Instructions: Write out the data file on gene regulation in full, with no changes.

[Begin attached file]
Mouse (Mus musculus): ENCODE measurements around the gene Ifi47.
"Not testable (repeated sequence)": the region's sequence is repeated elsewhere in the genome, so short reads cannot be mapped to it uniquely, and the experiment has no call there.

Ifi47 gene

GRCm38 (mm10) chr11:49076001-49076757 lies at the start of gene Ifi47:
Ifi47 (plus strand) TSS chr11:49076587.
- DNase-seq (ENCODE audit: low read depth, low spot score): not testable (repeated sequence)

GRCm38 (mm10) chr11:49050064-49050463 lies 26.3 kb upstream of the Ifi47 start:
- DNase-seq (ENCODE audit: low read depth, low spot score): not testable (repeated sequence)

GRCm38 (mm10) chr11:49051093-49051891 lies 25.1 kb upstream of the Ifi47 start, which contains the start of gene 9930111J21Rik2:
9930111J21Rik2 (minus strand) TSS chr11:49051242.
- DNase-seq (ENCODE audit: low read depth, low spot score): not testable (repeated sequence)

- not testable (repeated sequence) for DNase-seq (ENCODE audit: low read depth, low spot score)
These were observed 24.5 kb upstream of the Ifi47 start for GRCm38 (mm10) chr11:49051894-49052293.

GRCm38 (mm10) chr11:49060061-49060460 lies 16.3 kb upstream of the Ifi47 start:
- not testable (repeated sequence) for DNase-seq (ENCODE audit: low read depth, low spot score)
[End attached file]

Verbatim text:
Mouse (Mus musculus): ENCODE measurements around the gene Ifi47.
"Not testable (repeated sequence)": the region's sequence is repeated elsewhere in the genome, so short reads cannot be mapped to it uniquely, and the experiment has no call there.

Ifi47 gene

GRCm38 (mm10) chr11:49076001-49076757 lies at the start of gene Ifi47:
Ifi47 (plus strand) TSS chr11:49076587.
- DNase-seq (ENCODE audit: low read depth, low spot score): not testable (repeated sequence)

GRCm38 (mm10) chr11:49050064-49050463 lies 26.3 kb upstream of the Ifi47 start:
- DNase-seq (ENCODE audit: low read depth, low spot score): not testable (repeated sequence)

GRCm38 (mm10) chr11:49051093-49051891 lies 25.1 kb upstream of the Ifi47 start, which contains the start of gene 9930111J21Rik2:
9930111J21Rik2 (minus strand) TSS chr11:49051242.
- DNase-seq (ENCODE audit: low read depth, low spot score): not testable (repeated sequence)

- not testable (repeated sequence) for DNase-seq (ENCODE audit: low read depth, low spot score)
These were observed 24.5 kb upstream of the Ifi47 start for GRCm38 (mm10) chr11:49051894-49052293.

GRCm38 (mm10) chr11:49060061-49060460 lies 16.3 kb upstream of the Ifi47 start:
- not testable (repeated sequence) for DNase-seq (ENCODE audit: low read depth, low spot score)